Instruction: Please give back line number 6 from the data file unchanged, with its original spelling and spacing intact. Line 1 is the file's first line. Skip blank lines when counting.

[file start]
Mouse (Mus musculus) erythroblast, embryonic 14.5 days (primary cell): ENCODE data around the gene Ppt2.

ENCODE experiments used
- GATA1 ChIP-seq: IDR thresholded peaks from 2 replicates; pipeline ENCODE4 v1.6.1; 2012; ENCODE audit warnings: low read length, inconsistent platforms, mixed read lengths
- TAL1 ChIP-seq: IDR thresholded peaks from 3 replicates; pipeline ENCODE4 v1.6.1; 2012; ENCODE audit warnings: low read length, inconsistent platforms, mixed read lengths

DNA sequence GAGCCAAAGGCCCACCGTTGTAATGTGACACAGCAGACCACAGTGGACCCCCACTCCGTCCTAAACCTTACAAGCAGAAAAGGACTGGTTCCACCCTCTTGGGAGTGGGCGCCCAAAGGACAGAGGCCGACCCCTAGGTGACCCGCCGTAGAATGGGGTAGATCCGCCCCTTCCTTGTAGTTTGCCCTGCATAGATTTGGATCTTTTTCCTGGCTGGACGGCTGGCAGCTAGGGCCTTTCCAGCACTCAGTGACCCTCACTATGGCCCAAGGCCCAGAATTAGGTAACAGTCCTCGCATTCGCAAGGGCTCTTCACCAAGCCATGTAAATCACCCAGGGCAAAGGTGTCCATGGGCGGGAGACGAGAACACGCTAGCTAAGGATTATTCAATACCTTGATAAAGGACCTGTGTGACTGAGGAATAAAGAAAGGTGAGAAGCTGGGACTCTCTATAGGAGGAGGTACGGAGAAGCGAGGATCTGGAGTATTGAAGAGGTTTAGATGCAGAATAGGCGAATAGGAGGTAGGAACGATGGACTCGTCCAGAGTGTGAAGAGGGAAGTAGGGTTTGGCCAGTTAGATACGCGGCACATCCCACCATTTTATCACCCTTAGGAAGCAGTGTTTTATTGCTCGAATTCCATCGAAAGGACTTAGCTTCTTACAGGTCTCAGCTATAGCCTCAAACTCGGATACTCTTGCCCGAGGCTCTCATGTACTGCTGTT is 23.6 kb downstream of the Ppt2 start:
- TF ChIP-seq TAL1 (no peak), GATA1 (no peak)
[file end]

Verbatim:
- TF ChIP-seq TAL1 (no peak), GATA1 (no peak)